Friday, May 1, 2015

LB2015 : Feel the moment - expressive portrait finished

I shared my latest Life Book project by Jenny Wentworth in my previous post
I was feeling dissatisfied and left it at this point overnight, asking for feedback both here and in the Life Book FB group.
Although no-one left a comment here on my blog, I got some very useful advice through other channels. And let me say here if you every consider doing Life Book, the FB group is wonderfully supportive.
Here's some good advice as you and I work through tricky stages in our art :
Be kind to yourself : How does this piece add to your art journey? How is it part of your story this year? 
ANSWER : If I think about just 6 months ago, I couldn't even draw a face! The fact that I am blocked at this point means there is more to learn. And there are things about this that I really like.
Identify the details that you are missing 
What was it about the tutor's piece that you were drawn to? Are there specific parts that you can work on? 
ANSWER : I like the texture in Jenny's painting, and the softness. She has added many more layers than me to achieve the painterly effect.
Remember when I struggled with Seeds of Love (Life Book project shared in February)? 
I shared 3 useful questions to help you critique your work, and I used them again here.
1. What, specifically, don't you like? 
ANSWER : It doesn't look like the teacher's demo - I don't have her painterly look overall - my features are more defined/drawn in, and she has used many more colours/degrees of shading to suggest details
2. What details do you like? (so you can do it again, and share with someone who is struggling) 
ANSWERI think my face is pleasing - I like the features and that she looks kind
3. What are some ways you can improve on what you've done? - step away 4 steps and look at what the work might need 
ANSWERI could try adding more shading to get more interest in the face. I know I won't be able to call this finished until I have also paid more attention to texture in the background and her dress.
Another useful technique is to change your image to a black and white version to really show up the values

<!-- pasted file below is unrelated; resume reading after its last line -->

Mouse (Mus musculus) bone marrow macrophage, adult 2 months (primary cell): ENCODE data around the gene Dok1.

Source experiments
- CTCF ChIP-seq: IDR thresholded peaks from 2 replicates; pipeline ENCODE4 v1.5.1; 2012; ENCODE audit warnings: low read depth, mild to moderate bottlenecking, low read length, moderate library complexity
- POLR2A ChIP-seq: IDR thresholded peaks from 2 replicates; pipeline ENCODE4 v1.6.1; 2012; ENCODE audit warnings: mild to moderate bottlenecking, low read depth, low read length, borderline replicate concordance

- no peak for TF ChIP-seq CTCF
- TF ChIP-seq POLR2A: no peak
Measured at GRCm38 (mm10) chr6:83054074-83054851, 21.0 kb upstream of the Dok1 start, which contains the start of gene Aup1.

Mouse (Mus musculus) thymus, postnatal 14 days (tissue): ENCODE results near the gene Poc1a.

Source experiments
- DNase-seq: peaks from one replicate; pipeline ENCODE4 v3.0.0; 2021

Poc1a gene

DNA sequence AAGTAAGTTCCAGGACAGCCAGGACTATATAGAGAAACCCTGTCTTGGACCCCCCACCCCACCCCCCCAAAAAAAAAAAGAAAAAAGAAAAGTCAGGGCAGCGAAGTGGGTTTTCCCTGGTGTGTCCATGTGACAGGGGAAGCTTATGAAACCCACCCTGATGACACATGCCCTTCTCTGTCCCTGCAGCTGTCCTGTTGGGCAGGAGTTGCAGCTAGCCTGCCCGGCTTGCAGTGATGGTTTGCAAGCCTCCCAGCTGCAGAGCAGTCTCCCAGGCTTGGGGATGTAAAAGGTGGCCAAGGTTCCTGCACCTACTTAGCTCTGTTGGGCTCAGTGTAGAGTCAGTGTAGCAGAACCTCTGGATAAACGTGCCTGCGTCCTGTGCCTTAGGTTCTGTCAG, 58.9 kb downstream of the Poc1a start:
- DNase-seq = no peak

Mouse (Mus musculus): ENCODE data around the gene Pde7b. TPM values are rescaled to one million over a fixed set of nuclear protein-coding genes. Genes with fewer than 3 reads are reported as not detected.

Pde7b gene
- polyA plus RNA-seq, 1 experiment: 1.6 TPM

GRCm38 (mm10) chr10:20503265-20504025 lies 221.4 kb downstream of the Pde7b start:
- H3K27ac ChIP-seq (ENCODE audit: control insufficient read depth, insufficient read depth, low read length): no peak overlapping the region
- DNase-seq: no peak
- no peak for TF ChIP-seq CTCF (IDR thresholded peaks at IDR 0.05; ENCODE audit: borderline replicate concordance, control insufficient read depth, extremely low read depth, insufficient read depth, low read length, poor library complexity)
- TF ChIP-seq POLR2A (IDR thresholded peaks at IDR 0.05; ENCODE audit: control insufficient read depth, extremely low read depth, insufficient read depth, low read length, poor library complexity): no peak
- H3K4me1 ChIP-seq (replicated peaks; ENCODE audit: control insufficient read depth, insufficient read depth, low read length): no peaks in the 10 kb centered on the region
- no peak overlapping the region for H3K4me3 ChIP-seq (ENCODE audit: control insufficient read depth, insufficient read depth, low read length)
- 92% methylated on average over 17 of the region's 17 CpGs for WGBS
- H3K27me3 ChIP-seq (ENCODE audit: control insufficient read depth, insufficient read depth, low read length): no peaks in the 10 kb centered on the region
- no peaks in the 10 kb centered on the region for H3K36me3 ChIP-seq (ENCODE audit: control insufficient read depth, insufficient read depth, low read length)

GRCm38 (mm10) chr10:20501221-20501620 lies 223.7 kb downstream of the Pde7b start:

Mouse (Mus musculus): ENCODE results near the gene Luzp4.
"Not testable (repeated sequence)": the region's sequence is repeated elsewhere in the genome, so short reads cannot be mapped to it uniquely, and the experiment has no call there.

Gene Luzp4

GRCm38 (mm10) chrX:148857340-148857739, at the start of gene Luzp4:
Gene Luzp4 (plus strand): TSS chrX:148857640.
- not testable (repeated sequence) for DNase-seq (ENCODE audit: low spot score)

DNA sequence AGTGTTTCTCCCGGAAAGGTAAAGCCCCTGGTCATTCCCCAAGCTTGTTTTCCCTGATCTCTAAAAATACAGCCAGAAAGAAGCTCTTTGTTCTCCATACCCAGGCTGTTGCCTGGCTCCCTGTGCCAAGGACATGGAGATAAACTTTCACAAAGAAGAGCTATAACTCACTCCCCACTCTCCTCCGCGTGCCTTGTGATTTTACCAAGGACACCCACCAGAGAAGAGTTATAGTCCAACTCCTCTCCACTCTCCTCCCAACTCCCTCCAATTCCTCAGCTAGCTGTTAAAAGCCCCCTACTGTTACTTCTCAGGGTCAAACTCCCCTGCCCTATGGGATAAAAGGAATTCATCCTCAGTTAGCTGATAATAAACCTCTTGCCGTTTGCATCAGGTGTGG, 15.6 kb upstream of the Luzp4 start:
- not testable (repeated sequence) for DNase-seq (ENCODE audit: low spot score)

ANSWER : Wow - this is really telling. Here's my portrait when I left it the first time when I was unsatisfied. Seen in black & white
and here is my finished piece
In colour
I really like how the shading adds interest to her face. I also added more detail to her hair, her dress, and texture to the background, including white machine stitching to frame her.
and I am happy now with the completed portrait. Click on the photo to enjoy it larger.
The goal is to find your own art style, but I was worried that my work wasn't looking enough like someone else's!! I realised that Life Book lessons help you develop your own style, but not necessarily in ways you might expect. With every new lesson I am learning what I want to incorporate into my own work, and what I want to leave behind. This lesson was a reminder about value and shading, but she looks like something I alone would create, not a copy of the lesson, and that is exactly where I want to be.
We had our first fire last night! Welcome to May - looking forward to what new learnings will come....
You can see all my posts about Life Book HERE and I've created a Flickr album for all my Life Book projects HERE


  1. Hey what a difference! I love the eyes especially . . . natural rather than heavily made up. In fact the whole face has a lovely natural fresh look to it.

  2. I meant to leave a comment on the last post, but didn't have time at the moment. I came back to find that I missed the opportunity.

    Thank you for sharing your process. It is fascinating to read and I hope that I can remember some of your hints. I know they will be useful.

    I have to tell you that I love both of these versions! They are both artful and meaningful.

    This post has me quite inspired!

  3. "lessons help you develop your own style, but not necessarily in ways you might expect" Gosh, this is so true! Thanks for directing me to this post Lynette! Lots of useful bits of advice for pretty much the same issues I'm struggling with!

  4. Zsuzsa - Glad you found this post helpful all this time later. It was also good for me to revisit and remind myself of how to critique your own work.


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